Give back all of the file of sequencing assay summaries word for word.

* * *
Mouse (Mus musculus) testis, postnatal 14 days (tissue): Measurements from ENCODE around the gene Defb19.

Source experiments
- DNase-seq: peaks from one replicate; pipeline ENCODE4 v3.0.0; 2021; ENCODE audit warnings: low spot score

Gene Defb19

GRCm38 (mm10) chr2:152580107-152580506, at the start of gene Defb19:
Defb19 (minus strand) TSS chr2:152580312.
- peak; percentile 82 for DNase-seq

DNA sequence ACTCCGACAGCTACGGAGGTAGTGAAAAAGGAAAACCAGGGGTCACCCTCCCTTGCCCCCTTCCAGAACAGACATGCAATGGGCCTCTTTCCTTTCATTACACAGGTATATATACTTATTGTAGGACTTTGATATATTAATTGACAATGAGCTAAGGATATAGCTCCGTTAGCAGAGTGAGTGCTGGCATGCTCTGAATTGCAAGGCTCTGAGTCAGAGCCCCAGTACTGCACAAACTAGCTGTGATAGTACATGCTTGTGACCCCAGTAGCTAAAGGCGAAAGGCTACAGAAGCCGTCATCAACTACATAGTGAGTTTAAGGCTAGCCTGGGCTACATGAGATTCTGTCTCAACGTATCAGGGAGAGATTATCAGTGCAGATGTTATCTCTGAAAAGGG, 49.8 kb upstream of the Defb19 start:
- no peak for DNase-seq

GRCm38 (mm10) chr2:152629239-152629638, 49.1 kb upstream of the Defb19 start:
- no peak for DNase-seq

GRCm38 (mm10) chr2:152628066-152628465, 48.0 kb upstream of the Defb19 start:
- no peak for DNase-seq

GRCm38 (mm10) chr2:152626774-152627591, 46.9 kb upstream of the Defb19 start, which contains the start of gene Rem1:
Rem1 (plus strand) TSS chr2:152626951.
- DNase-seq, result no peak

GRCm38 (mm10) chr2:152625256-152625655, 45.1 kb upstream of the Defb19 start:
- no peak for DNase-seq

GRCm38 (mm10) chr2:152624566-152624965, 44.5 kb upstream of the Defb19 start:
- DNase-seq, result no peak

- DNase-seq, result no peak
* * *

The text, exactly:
Mouse (Mus musculus) testis, postnatal 14 days (tissue): Measurements from ENCODE around the gene Defb19.

Source experiments
- DNase-seq: peaks from one replicate; pipeline ENCODE4 v3.0.0; 2021; ENCODE audit warnings: low spot score

Gene Defb19

GRCm38 (mm10) chr2:152580107-152580506, at the start of gene Defb19:
Defb19 (minus strand) TSS chr2:152580312.
- peak; percentile 82 for DNase-seq

DNA sequence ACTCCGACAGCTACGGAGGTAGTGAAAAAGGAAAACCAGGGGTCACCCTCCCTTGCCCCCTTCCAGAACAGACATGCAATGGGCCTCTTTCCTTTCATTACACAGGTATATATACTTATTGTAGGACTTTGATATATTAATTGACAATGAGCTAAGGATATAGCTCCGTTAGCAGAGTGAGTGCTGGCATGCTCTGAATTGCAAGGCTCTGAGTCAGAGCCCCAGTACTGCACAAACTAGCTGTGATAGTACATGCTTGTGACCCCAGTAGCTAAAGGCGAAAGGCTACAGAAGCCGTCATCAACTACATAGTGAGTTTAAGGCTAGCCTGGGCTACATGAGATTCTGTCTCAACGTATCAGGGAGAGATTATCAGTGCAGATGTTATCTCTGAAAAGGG, 49.8 kb upstream of the Defb19 start:
- no peak for DNase-seq

GRCm38 (mm10) chr2:152629239-152629638, 49.1 kb upstream of the Defb19 start:
- no peak for DNase-seq

GRCm38 (mm10) chr2:152628066-152628465, 48.0 kb upstream of the Defb19 start:
- no peak for DNase-seq

GRCm38 (mm10) chr2:152626774-152627591, 46.9 kb upstream of the Defb19 start, which contains the start of gene Rem1:
Rem1 (plus strand) TSS chr2:152626951.
- DNase-seq, result no peak

GRCm38 (mm10) chr2:152625256-152625655, 45.1 kb upstream of the Defb19 start:
- no peak for DNase-seq

GRCm38 (mm10) chr2:152624566-152624965, 44.5 kb upstream of the Defb19 start:
- DNase-seq, result no peak

- DNase-seq, result no peak